Dunn, N., 2010.
|Output Type:||Single authored book|
Architecture is essentially about making and being able to clearly communicate our ideas and understanding of the built environment. The physical scale model is often cited as an important tool of communication throughout the design process for architecture students and practitioners alike. Although the proliferation of CAD programs currently available has enabled the creation of computer models and virtual environments with varying degrees of complexity, there is also an increasing need to address the three-dimensional qualities of architecture ‘hands-on’ that may be lost when using such media. Therefore, this book focuses on the inspiring possibilities for modelling architecture and the built environment with all the different media and techniques that are now available to us.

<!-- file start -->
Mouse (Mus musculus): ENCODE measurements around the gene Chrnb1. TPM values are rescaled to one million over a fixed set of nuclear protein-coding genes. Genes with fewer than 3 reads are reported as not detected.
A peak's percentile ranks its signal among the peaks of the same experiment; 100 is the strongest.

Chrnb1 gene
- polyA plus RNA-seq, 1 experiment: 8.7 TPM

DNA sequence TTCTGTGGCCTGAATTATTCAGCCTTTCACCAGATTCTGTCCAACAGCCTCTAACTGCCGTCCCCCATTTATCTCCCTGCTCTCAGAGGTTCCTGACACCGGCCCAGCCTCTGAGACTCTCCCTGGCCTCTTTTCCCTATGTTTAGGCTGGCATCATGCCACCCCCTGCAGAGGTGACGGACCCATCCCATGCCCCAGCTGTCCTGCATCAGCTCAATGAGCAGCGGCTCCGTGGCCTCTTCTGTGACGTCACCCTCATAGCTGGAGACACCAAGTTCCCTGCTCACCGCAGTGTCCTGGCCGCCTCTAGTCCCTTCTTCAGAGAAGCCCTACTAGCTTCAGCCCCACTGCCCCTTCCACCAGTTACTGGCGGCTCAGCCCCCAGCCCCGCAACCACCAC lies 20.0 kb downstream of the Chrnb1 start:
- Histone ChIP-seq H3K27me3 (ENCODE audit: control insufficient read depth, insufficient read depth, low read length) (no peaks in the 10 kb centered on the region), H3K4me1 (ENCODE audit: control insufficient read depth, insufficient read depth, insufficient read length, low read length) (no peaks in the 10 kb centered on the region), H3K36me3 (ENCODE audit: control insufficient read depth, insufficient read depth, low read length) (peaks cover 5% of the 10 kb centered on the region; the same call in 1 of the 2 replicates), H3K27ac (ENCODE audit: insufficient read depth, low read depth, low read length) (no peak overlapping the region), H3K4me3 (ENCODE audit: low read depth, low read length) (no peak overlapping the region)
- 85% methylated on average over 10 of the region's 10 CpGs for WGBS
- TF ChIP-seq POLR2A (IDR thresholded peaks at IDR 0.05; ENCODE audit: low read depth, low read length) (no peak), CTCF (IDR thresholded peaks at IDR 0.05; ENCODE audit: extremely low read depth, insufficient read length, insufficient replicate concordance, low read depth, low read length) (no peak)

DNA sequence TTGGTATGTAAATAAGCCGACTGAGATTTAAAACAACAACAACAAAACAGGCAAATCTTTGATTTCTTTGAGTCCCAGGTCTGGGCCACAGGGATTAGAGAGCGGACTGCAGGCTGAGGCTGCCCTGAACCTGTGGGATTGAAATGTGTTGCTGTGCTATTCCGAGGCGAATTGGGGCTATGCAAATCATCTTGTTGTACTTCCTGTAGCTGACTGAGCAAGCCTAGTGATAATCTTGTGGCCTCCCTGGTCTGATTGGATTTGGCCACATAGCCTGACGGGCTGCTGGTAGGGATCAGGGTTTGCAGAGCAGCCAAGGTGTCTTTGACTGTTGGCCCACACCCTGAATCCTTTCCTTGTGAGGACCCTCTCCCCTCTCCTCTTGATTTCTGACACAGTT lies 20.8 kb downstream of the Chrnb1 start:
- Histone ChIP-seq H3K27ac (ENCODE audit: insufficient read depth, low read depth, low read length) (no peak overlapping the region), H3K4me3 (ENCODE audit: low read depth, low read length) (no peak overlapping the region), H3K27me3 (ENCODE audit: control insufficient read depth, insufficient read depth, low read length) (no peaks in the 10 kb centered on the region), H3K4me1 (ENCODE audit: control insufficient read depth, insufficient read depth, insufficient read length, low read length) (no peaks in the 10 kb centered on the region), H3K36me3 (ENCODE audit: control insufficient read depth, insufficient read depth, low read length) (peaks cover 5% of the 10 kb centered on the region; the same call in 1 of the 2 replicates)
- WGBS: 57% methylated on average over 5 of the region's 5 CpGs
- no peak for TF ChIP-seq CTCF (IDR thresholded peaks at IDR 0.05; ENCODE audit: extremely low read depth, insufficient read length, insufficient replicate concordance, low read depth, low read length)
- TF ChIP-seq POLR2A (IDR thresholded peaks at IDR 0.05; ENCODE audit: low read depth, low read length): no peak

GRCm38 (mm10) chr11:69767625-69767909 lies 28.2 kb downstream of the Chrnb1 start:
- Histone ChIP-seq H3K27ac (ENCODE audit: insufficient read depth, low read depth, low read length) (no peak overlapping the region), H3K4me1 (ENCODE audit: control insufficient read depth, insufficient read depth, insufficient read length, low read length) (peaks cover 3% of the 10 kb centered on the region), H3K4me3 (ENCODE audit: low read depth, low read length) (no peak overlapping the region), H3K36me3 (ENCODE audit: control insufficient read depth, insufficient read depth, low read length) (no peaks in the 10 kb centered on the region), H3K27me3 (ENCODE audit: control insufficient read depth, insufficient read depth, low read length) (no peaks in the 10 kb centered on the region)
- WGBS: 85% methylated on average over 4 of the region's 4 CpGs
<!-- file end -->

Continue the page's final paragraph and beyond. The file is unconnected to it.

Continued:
Through description of the use of different models in different contexts, this book will provide a practical and effective guide to how and why models are used in addition to what they are used for, and, furthermore, how they relate to architecture education. From miniature verisimilitudes of reality to provocatively energetic sculptural representations, models provide the most readily digestible and rich method of communication to describe architectural ideas and this book will retain a vital purpose in architectural schools and practices alike.
Related Research: Nick Dunn